New coffee: Kenya, Kirimahiga, Washed AA
Kenya Kirimahiga Washed AA
Country of origin: Kenya
Region: Central Kenya
Farm: New Kiriti – Kirimahiga Farmers co-operative society
Varieties: Ruiru 11/ SL 32 & SL 28
Roaster: Has Bean
Brewing method: Chemex
Tasting notes: blackcurrant, creamy mouth-feel, red wine acidity
This is the second Kenyan of the year from Has Bean, and its a bit more of what you would expect from a Kenyan coffee compared to the Gachami we had on last: lots of blackcurrant and red wine notes that come from the SL 28 variety.
Kirimahiga is a washing station that is based within the New Kiriti farmers coop. The coop was started in 1987 and currently has 780 members who all elect a chairman. The coop is heavily involved with the Coffee Transparency initiative which aims to treat workers and suppliers ethically and fairly, protect the environment and promote economic transparency.
The coffee features the Ruiru 11, SL 28 and SL 32 varietals. SL 28 and SL 32 were developed in the Kenyan Scott Labs in the 1930s and are characterised by a lovely blackcurrant acidity. Despite having positive flavour characteristics, SL 28 & SL 32 are very prone to Coffee Borer Disease & Coffee Leaf Rust, and Kenya has a big problem with crops being wiped out by these diseases. Ruiru 11 was developed in the 80s to cross the ‘flavour-positive’ but disease susceptible SL 28 variety with the disease resistance of the Robusta strain, while also being significantly higher yielding. The problem with higher yielding crops is that the flavour characteristics in the fruit are in effect, spread too thinly. There have been complaints from Kenyan farmers that the Ruiru 11 variety does not produce as good a flavour as the SL 28 variety, but evidently this is down to the crops not being pruned aggressively enough. The more the plant is pruned, the less fruit is produced and the more flavour there is in the fruit.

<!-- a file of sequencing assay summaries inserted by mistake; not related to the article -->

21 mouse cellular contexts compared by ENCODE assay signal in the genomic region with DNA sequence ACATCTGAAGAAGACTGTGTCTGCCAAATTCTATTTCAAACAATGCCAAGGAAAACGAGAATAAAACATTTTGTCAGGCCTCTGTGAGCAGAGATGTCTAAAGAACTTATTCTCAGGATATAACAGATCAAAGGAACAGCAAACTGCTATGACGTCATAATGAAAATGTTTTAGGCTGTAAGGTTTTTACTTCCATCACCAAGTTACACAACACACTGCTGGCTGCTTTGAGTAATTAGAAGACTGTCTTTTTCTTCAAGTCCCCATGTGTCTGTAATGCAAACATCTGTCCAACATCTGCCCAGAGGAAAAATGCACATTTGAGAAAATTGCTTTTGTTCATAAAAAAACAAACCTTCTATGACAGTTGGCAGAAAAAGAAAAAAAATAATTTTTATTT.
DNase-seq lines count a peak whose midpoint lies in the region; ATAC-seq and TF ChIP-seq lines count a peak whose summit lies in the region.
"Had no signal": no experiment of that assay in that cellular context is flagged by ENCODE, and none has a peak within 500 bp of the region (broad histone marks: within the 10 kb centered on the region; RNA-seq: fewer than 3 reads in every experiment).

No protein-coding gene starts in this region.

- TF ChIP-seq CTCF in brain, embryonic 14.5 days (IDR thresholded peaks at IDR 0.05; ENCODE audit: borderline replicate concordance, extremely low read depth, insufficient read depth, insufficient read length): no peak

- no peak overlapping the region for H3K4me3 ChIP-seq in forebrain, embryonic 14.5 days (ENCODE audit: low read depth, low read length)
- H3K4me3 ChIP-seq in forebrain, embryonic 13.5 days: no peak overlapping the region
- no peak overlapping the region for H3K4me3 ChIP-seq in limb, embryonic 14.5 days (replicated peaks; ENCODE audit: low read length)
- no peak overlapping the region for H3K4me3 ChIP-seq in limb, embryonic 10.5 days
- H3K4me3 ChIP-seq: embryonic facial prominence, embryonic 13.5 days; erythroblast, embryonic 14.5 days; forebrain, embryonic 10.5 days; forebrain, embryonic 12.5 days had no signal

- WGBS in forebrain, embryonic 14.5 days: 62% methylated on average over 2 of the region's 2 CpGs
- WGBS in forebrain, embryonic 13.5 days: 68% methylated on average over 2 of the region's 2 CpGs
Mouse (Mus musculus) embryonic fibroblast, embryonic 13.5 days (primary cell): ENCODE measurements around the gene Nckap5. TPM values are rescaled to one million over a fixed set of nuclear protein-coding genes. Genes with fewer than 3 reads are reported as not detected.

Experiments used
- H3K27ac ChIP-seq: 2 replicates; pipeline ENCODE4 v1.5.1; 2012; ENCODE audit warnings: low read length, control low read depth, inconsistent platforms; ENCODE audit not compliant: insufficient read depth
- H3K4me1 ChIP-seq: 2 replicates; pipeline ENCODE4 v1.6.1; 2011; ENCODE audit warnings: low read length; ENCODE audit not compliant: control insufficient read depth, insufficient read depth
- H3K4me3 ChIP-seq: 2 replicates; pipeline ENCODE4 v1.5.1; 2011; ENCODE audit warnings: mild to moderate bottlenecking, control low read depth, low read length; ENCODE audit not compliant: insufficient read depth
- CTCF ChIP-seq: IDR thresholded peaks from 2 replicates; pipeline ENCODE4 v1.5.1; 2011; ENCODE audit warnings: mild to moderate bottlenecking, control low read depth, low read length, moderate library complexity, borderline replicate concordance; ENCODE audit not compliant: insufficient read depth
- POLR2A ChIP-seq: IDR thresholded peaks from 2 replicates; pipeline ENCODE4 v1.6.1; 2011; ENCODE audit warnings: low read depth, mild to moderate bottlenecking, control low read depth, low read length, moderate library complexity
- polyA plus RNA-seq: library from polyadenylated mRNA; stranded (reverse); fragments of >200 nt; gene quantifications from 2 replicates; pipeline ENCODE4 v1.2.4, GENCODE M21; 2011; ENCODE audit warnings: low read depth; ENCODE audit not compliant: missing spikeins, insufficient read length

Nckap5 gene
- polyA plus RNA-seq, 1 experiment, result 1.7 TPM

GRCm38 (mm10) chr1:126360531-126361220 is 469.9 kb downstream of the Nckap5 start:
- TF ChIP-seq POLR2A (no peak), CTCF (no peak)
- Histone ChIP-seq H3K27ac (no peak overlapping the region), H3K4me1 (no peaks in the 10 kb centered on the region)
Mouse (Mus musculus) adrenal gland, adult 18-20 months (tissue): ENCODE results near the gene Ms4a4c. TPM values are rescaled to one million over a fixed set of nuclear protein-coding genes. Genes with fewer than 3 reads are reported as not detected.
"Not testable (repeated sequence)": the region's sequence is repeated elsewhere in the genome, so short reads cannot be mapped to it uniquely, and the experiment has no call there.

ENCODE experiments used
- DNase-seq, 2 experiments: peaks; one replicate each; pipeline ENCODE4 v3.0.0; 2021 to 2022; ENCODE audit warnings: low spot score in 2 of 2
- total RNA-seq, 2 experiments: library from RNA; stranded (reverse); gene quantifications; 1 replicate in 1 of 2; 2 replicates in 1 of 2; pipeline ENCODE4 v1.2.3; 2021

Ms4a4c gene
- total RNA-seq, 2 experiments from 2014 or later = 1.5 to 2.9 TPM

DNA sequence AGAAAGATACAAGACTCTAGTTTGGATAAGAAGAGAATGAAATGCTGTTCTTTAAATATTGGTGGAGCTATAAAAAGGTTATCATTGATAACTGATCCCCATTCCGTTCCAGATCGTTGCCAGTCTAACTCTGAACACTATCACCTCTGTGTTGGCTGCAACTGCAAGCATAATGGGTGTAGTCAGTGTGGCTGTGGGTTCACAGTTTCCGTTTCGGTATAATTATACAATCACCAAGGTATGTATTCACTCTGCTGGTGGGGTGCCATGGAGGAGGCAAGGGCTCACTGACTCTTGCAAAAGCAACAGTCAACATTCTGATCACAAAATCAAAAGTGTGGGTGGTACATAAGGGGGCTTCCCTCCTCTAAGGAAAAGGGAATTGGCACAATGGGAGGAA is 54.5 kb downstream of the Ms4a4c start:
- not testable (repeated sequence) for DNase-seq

Ruiru 11 has also been developed to grow in a much higher density of plants. The variety can be planted at a density of 2500-3000 trees per hector, whereas traditional varieties like SL 28 can only be planted at 1500 trees per hector.